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Senate Set To Take up Charges

January 2, 1999

WASHINGTON (AP) _ When the 106th Congress convenes on Wednesday, the Senate will open more than just another legislative year.

First on the agenda are the perjury and obstruction of justice charges the House passed last month against President Clinton.

Under pressure from conservatives to both hold a full-fledged trial and complete the GOP’s legislative agenda, Senate Majority Leader Trent Lott has proposed a truncated trial to start the week of Jan. 11.

The proposal has come under fire from Republicans who want a full hearing of the evidence against Clinton. Many logistical questions - such as how long the trial will last and whether to discuss censuring the president - remain to be answered, likely after Republicans and Democrats caucus privately on Wednesday.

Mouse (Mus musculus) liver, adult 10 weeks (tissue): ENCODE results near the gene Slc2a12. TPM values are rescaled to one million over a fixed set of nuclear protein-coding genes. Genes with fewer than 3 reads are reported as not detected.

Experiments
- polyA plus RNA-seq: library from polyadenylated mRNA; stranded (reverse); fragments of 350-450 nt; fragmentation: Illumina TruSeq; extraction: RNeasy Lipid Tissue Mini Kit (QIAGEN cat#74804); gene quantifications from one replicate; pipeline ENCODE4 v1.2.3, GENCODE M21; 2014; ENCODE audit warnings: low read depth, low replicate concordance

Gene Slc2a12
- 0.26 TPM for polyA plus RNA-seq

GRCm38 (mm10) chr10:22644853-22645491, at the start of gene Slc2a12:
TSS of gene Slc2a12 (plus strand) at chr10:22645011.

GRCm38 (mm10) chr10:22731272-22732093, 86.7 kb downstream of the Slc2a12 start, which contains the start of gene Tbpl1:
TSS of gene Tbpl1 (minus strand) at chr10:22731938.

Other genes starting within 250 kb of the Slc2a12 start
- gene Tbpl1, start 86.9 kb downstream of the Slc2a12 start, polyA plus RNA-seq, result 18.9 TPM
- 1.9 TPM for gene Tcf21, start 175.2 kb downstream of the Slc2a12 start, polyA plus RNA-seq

Shortly beforehand, however, they will be sworn in. When the trial opens, the articles of impeachment will be read and Chief Justice William H. Rehnquist, who would preside over the trial, will be sworn in.

Then, all 100 senators would swear to a special oath as jurors.

Clinton’s defense team will then have an opportunity to answer the charges. At any time, senators could overrule Rehnquist’s rulings with a simple majority vote.

Lawmakers widely believe, however, that the two-thirds majority doesn’t exist to remove Clinton from office.

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